As the Denver metro area dips into freezing, below-zero temperatures, it feels like a good excuse to stay inside and cook comforting foods. And what better way to warm up than with a rich, hearty and stew or hunk juicy, roasted meat. One of the best things about winter is filling the house with delicious smells, and then curling up with bowl of something tasty to fuel the dark night ahead.
Classic Beef Stew
One of the best thing about beef stew is it can be made in so many ways, and a recipe is just a guide point. If you’re on a low-carb diet, skip the potatoes and add more meat and parsnips. Don’t like carrots? Leave them out and/or add extra celery or rutabaga instead. The only thing you absolutely need is a good pot or slow cooker, our Rancho Largo pasture-raised beef, broth and a bit of flour to make a roux. After that, the soupy canvas is all yours.
- 1 lb beef stew meat or chuck roast cut into 1-inch chunks
- 1 medium onion, chopped
- 4 medium carrots, chopped
- 2 stalks celery, chopped
- 2 large potatoes, cut into chunks (peeled or unpeeled)
- 1/4 cup all purpose flour
- 1/2 teaspoon fresh black pepper
- 2 bay leaves
- 2 teaspoons salt
- 2 tablespoons red wine vinegar
- 3 tablespoons vegetable oil
- 4 cups beef broth (even better, make your own!)
- 1/2 cup red wine (optional)
- Mix flour and pepper in a bowl. Dredge beef through the mixture.
- Heat oil in a stew pot. Add beef in segments in order to not over crowd the pan. Brown all edges. Remove and place on the side when done.
- Add vinegar and wine (or sub water) to pan, scraping any brown bits. Once “clean,” put beef back in pot and add broth, salt and bay leaves. Bring to boil.
- Lower heat to a simmer for about 90 minutes.
- Add onion, carrot and celery. Cook for 15 minutes and then add the potato.
- Allow the stew to simmer another 30 minutes. Add more broth if stew seems too dry or you want a different consistency.
- Season with more salt and pepper to taste.
Lemony-Garlic Roasted Chicken
To make the best roasted chicken you have to start with the best chicken, and lucky for us, JHawk Farm raises the birds right, on the pasture and using non-GMO, freshly-milled feed. While this recipe can be made with cut-up chicken pieces, roasting the whole bird really makes for a delightful presentation and allows everyone at the table to get the leg, thigh or breast they desire. Pro tip, make sure to brine the bird beforehand.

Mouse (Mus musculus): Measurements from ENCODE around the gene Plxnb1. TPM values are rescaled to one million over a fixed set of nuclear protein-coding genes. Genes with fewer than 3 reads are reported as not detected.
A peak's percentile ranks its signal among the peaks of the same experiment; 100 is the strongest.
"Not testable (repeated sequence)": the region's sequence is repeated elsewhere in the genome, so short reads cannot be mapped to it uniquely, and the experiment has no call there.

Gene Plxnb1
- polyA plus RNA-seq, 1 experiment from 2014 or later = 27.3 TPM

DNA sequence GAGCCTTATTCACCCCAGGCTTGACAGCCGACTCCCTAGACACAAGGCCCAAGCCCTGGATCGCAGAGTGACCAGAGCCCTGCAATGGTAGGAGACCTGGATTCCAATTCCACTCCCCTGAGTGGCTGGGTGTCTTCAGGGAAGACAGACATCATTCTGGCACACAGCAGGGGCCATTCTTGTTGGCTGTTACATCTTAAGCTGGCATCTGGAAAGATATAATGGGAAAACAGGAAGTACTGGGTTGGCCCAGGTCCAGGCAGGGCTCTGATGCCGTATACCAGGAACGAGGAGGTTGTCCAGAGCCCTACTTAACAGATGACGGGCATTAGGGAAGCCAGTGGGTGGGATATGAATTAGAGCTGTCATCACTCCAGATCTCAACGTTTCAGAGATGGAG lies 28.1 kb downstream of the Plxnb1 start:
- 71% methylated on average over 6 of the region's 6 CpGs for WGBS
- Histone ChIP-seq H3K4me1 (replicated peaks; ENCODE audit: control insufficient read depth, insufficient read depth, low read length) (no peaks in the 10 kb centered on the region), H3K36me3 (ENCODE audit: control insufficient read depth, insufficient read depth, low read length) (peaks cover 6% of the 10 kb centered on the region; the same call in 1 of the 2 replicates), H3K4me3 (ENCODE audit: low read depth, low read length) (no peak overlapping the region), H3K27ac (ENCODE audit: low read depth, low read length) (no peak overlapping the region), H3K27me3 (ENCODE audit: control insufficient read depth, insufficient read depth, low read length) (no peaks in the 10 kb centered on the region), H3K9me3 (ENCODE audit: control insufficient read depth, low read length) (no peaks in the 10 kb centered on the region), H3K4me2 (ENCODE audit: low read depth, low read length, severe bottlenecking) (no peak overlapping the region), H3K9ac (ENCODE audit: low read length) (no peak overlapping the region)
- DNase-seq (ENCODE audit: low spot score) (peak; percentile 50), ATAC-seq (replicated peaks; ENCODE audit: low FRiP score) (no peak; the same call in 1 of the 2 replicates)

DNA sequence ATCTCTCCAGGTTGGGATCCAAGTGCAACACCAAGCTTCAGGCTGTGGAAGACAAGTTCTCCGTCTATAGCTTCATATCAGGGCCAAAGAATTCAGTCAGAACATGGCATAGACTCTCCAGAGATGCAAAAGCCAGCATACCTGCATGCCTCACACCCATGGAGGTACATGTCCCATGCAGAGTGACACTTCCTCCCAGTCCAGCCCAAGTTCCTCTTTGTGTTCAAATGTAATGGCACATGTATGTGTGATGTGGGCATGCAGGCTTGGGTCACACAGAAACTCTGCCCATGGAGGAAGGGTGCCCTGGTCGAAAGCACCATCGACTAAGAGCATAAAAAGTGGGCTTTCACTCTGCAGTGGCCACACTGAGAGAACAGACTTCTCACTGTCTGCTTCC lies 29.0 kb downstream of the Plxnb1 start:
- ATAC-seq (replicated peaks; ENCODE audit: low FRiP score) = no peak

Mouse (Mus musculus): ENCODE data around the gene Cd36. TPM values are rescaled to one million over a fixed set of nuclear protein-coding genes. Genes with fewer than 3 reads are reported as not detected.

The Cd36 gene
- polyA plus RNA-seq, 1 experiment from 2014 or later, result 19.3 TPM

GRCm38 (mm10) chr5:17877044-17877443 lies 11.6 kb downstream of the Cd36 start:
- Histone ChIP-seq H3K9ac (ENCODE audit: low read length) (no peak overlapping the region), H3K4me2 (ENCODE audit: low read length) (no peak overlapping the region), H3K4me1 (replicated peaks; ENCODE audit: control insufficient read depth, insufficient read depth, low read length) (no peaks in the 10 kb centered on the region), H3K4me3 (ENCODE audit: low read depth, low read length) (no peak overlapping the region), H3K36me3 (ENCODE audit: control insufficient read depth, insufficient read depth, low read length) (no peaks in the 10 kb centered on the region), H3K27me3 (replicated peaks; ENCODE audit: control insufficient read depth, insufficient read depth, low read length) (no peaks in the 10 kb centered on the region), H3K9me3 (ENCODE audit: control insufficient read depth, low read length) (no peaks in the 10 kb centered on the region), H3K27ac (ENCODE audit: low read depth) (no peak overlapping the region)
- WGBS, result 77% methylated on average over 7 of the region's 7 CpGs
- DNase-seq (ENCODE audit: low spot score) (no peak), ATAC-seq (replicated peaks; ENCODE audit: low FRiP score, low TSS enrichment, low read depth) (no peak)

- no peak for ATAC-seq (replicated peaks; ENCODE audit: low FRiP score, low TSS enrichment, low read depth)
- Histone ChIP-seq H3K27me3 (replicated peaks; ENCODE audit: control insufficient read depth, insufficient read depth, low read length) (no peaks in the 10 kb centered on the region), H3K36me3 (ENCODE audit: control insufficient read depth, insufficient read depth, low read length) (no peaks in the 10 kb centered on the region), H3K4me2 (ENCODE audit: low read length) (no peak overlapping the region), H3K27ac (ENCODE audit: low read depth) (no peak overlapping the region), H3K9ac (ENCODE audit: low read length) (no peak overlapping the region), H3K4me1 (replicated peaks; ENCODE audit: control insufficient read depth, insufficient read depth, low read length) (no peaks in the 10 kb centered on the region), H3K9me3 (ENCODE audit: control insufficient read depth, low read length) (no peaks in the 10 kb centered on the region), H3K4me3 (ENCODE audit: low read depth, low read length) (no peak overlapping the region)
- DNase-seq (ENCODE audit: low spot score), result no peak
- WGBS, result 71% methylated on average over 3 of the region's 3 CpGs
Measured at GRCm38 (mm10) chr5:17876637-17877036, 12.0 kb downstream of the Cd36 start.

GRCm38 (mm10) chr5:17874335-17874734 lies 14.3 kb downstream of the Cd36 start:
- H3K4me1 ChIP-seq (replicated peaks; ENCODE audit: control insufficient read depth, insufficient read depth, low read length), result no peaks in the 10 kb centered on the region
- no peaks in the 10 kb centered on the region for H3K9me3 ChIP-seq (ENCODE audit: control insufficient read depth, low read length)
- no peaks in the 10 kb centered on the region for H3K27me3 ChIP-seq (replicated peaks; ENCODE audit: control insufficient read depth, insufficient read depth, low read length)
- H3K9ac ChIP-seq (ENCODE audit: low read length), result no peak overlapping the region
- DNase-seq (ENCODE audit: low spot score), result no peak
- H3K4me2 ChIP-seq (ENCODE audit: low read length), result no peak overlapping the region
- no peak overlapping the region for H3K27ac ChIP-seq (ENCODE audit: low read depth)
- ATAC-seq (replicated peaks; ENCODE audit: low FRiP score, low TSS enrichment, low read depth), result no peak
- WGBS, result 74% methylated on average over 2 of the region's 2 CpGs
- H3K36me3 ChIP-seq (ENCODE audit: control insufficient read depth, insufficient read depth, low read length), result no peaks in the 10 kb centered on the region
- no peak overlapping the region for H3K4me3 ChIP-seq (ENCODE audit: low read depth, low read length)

- 1 whole chicken, 3-4 pounds
- 2 whole lemons
- 3 tablespoons butter
- 1 teaspoon crushed, dried rosemary
- 8 cloves of garlic, peeled and crushed
- 1 teaspoon salt
- 1 cup white wine or chicken broth
- Preheat the oven to 500-degrees.
- Position the bird on a rack inside the roasting pan. Make sure the cavity is empty of gizzards. Prick lemons with a fork all around the fruit, then stuff inside the cavity. Truss the legs over the hole/lemons.
- Combine butter, salt and rosemary in a small bowl, working it with your fingers. Gently pry the skin near the breast away from the flesh with a sharp knife and slather the mixture under the skin. Add crushed garlic pieces in with the butter.
- Make sure the skin is sealed over the flesh. Pour wine/broth into the pan.
- Cook chicken for 30 minutes at 500. Then lower the heat to 400. Braise the bird with juices and liquid and put back in the oven.
- Cook for another 60 minutes. Check the bird’s internal temperature, which should be at 160 to 165-degrees.
- When done, pull out the chicken and let rest 10 to 15 minutes. Then slice and serve! Bonus, if there’s liquid leftover in the pan, make a silky gravy with it.
Pork Jowl Tacos
Soft shell tacos can be made with just about any meat, but when it’s cold and the wind is howling there’s something comforting about whipping up spicy pork cheeks for the stuffing. Plus, the pork jowls we get from Salazar Meats are from 100-percent pasture-raised Berkshire pigs, making it some of the best pork money can buy.
With this recipe we use a sous vid. The pork can be crisped up in a pan with some oil after, or served as is. Spruce up the dish with whatever your family likes. For example, guacamole, fiery salsa, pickled onion, crispy pig skin, cotija cheese, shredded lettuce, sour cream and anything else you may desire. Serve with corn tortillas.
- 2 lbs pork jowl
- 1 tablespoon chili powder
- 1 tablespoon brown sugar
- 1 tablespoon cumin
- 1 teaspoon minced garlic
- 1 teaspoon cayenne pepper (optional based on heat desire)
- 1 tablespoon salt
- Mix all the spices together in a bag, put the meat in and make sure the pork is totally covered in spice. Vacuum seal in bag or use a Ziplock bag with all the air squeezed out for the sous vid bath.
- Set sous vid at 180-degrees. Emerge jowl and cook for 12 hours.
- Remove pork and shred with fork. Either serve as is or crisp up carnitas style in a hot pan with oil.